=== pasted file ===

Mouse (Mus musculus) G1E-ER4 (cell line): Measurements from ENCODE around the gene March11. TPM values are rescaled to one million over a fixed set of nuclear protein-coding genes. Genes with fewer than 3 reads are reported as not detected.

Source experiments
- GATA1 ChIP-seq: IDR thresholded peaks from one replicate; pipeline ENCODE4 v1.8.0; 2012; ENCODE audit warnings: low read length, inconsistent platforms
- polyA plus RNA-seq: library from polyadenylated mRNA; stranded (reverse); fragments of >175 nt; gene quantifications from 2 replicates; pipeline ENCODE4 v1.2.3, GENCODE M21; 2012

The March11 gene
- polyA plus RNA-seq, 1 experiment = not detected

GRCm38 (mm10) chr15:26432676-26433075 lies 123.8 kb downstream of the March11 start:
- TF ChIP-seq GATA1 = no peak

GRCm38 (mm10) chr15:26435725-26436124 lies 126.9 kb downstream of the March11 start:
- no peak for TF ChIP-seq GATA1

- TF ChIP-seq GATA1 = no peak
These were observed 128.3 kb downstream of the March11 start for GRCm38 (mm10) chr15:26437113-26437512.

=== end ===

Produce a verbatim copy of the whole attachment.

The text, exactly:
Mouse (Mus musculus) G1E-ER4 (cell line): Measurements from ENCODE around the gene March11. TPM values are rescaled to one million over a fixed set of nuclear protein-coding genes. Genes with fewer than 3 reads are reported as not detected.

Source experiments
- GATA1 ChIP-seq: IDR thresholded peaks from one replicate; pipeline ENCODE4 v1.8.0; 2012; ENCODE audit warnings: low read length, inconsistent platforms
- polyA plus RNA-seq: library from polyadenylated mRNA; stranded (reverse); fragments of >175 nt; gene quantifications from 2 replicates; pipeline ENCODE4 v1.2.3, GENCODE M21; 2012

The March11 gene
- polyA plus RNA-seq, 1 experiment = not detected

GRCm38 (mm10) chr15:26432676-26433075 lies 123.8 kb downstream of the March11 start:
- TF ChIP-seq GATA1 = no peak

GRCm38 (mm10) chr15:26435725-26436124 lies 126.9 kb downstream of the March11 start:
- no peak for TF ChIP-seq GATA1

- TF ChIP-seq GATA1 = no peak
These were observed 128.3 kb downstream of the March11 start for GRCm38 (mm10) chr15:26437113-26437512.